By Alex Greenwood
I’ve written previously about “The Bump.” Put simply:
“Your interview is important, but it has been bumped by something more newsworthy.”
It happens. Roll with it. (Read the post for more on that.)
Interestingly, there’s something related to the bump that’s just as frustrating; I call it “The Dump.”
Let’s say you pitch a reporter on a story or interview. The reporter says “Yes, I like it,” then interviews you or your client–or has you complete an email “interview.” Once complete, you wait.
And wait. Weeks pass and no story appears online, in print or via broadcast.
Soon you realize that the story was either killed (the editor didn’t like it, a better story came up, too similar to a recent story, your interview/info wasn’t all that interesting, no room in the publication, etc.) or the reporter simply forgot about it and moved on.
Hence, “the Dump.”
Been there. Done that. It’s not a good feeling, and it’s even worse when the reporter doesn’t tell you they’ve elected to dump the story.
For example, I once invested a couple of hours on an email interview with a publication. Many weeks later, the interview remained unpublished. Beyond checking that my interview was received, I didn’t follow up with the reporter (who has a bit of a reputation for this sort of thing). It’s obvious the story isn’t going anywhere, and I’d rather not waste my time (or the reporter’s) trying to litigate the merits of the story any further.
Trust me, it’s more than an average “bad day” when you have to explain to a CEO client that the twenty minutes they spent on the phone with a reporter (whilst running to catch a plane at LAX) isn’t going to materialize–particularly if the reporter gives you the silent treatment when you follow up. I don’t like it–I think it’s common courtesy to tell an interviewee or their PR rep that the story is dumped–but reporters have no obligation to do so.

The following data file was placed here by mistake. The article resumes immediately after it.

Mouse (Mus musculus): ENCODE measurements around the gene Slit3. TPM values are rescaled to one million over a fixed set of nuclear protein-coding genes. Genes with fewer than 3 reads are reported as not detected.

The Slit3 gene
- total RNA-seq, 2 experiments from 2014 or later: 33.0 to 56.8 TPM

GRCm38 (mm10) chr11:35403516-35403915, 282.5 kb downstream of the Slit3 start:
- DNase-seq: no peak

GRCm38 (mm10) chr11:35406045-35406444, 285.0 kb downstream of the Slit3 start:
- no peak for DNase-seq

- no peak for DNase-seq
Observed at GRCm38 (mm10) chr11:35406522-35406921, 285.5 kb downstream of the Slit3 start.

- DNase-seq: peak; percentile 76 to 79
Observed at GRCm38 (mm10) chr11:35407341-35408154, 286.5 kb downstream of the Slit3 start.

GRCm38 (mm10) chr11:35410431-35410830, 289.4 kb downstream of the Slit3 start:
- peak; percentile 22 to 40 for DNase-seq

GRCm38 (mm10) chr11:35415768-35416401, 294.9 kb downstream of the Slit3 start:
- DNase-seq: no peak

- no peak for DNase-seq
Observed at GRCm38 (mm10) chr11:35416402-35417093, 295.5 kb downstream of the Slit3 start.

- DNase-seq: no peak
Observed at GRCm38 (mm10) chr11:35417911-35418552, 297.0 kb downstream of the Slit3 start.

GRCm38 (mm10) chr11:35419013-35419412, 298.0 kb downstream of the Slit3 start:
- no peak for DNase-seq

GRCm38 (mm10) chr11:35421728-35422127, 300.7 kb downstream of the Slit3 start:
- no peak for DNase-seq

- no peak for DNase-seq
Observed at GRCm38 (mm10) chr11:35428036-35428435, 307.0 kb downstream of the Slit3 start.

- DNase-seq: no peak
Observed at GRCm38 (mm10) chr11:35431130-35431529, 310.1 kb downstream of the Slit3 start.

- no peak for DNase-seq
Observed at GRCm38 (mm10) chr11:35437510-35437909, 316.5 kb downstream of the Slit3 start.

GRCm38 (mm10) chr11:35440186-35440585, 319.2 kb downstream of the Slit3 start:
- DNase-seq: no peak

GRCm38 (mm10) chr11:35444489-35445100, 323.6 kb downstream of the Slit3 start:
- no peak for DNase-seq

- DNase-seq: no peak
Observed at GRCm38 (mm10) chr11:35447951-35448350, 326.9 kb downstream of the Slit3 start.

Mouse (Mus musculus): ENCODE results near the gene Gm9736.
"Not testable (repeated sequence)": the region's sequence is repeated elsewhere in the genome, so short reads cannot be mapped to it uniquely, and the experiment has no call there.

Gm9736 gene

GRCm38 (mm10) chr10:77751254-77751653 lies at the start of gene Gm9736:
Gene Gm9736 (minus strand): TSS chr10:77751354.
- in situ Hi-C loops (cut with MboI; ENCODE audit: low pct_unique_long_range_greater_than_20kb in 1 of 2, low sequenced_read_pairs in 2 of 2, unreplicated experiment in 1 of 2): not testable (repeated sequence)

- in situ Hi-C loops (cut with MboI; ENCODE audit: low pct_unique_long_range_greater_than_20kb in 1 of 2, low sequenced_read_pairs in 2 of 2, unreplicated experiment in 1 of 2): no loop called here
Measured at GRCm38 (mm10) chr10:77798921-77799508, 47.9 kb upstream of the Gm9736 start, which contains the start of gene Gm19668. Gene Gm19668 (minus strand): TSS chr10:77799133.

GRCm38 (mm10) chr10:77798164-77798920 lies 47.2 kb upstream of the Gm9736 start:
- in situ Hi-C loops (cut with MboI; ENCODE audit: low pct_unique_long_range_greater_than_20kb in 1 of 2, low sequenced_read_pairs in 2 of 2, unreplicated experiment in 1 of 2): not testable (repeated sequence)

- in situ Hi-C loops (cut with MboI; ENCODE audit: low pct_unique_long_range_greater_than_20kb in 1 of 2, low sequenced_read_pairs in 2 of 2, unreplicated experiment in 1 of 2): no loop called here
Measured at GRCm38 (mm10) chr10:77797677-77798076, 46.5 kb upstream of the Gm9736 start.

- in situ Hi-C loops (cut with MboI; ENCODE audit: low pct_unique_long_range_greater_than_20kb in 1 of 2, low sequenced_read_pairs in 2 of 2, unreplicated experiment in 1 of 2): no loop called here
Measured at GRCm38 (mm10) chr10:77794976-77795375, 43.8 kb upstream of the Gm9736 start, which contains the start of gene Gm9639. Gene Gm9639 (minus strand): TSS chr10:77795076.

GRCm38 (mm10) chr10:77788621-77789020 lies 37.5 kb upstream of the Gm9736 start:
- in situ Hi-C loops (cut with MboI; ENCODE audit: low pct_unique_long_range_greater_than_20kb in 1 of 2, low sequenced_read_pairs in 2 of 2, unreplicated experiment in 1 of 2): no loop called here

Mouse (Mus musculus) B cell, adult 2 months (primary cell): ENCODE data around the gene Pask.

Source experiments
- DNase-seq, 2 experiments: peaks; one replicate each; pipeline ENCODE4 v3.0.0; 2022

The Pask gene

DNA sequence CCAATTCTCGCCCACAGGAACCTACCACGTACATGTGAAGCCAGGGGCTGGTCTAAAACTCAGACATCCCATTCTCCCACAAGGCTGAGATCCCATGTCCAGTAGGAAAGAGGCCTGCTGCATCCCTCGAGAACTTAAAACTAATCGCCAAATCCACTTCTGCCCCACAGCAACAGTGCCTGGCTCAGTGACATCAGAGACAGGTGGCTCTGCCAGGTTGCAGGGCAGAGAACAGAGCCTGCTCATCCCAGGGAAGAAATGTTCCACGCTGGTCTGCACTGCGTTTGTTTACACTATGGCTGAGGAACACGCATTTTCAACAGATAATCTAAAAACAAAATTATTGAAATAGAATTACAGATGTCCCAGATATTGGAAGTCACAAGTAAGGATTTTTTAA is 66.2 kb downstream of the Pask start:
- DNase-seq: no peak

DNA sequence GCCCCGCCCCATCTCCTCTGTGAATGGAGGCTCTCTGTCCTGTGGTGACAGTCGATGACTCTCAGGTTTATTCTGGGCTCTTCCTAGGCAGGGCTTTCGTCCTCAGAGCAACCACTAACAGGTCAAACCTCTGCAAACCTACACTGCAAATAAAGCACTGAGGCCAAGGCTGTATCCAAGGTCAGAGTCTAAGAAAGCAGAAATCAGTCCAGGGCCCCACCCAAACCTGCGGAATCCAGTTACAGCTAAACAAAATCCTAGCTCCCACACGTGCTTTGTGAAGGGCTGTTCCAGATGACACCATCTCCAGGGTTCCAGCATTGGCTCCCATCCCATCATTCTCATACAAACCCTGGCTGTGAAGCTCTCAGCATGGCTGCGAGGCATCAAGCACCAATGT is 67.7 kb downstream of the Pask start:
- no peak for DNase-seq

The point is, you can spend a lot of time, effort and energy pitching, interviewing–and yes, even writing–something that by all indicators looks like a sure thing, yet it never sees the light of day. It’s frustrating, but it helps to remember there are no guarantees (if you want guaranteed coverage, buy an ad). Even a good story or interview can simply end up–through no fault of your own–in the dump.
Don’t get mad. Remember, just like “the bump,” “the dump” may not be forever. Perhaps that same reporter will remember you as a source when a similar story pops up. So, no sense starting a feud about it. Brush yourself off and move on. Opportunity awaits.
(And you can recycle your interview on your blog…)
I received an email from LinkedIn recently, suggesting I congratulate “Jane Smith” (not her real name, obviously) on a high-profile position with a respected institution. I was stunned.
Why? Because “Jane Smith” was fresh out of college, and not twelve months earlier she had implored me to help her find a job–any job.
I’d worked in proximity with “Jane” on a project for a client, and figured that though she was indeed young and a tad immature, she deserved a shot at a job–especially in this tight economy. So, I spoke on her behalf to a client, who agreed to interview “Jane” for an open position. It wasn’t a high-prestige job, and it didn’t pay the precocious “Jane” what she wanted, but it was steady work.
“Jane” agreed to the interview.
The day of the interview, my client contacted me and said “Jane” was a no-call, no-show. She never went to the interview, never emailed, called or sent so much as a tweet telling my client she was going to ditch the meeting; nor did she ever apologize. That made me look just dandy with my client, I assure you. I emailed “Jane” and asked why she didn’t go or at least let my client know she was no longer interested.